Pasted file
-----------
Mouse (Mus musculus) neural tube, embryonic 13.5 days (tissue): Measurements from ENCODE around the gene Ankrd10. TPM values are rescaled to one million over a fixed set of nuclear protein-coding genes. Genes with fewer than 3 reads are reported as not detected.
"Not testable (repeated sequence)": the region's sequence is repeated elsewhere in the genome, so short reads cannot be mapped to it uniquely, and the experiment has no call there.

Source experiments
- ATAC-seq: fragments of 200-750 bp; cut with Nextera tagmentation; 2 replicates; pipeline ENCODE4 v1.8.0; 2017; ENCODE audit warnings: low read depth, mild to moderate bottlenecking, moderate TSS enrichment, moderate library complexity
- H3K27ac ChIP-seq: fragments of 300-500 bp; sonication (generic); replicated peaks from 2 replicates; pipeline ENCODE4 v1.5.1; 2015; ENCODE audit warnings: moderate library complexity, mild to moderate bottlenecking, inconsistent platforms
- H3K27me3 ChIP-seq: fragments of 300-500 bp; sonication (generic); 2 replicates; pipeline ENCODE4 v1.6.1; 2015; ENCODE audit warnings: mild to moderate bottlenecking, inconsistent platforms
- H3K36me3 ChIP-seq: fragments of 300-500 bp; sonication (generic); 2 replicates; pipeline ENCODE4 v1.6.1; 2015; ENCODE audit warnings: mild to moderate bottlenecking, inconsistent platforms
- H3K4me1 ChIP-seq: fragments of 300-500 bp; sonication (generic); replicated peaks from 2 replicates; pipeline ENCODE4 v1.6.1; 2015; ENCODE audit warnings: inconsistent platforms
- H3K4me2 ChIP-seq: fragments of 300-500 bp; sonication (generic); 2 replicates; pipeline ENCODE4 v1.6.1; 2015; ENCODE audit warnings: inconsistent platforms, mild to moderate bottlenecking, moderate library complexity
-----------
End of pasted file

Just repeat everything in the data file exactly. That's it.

Mouse (Mus musculus) neural tube, embryonic 13.5 days (tissue): Measurements from ENCODE around the gene Ankrd10. TPM values are rescaled to one million over a fixed set of nuclear protein-coding genes. Genes with fewer than 3 reads are reported as not detected.
"Not testable (repeated sequence)": the region's sequence is repeated elsewhere in the genome, so short reads cannot be mapped to it uniquely, and the experiment has no call there.

Source experiments
- ATAC-seq: fragments of 200-750 bp; cut with Nextera tagmentation; 2 replicates; pipeline ENCODE4 v1.8.0; 2017; ENCODE audit warnings: low read depth, mild to moderate bottlenecking, moderate TSS enrichment, moderate library complexity
- H3K27ac ChIP-seq: fragments of 300-500 bp; sonication (generic); replicated peaks from 2 replicates; pipeline ENCODE4 v1.5.1; 2015; ENCODE audit warnings: moderate library complexity, mild to moderate bottlenecking, inconsistent platforms
- H3K27me3 ChIP-seq: fragments of 300-500 bp; sonication (generic); 2 replicates; pipeline ENCODE4 v1.6.1; 2015; ENCODE audit warnings: mild to moderate bottlenecking, inconsistent platforms
- H3K36me3 ChIP-seq: fragments of 300-500 bp; sonication (generic); 2 replicates; pipeline ENCODE4 v1.6.1; 2015; ENCODE audit warnings: mild to moderate bottlenecking, inconsistent platforms
- H3K4me1 ChIP-seq: fragments of 300-500 bp; sonication (generic); replicated peaks from 2 replicates; pipeline ENCODE4 v1.6.1; 2015; ENCODE audit warnings: inconsistent platforms
- H3K4me2 ChIP-seq: fragments of 300-500 bp; sonication (generic); 2 replicates; pipeline ENCODE4 v1.6.1; 2015; ENCODE audit warnings: inconsistent platforms, mild to moderate bottlenecking, moderate library complexity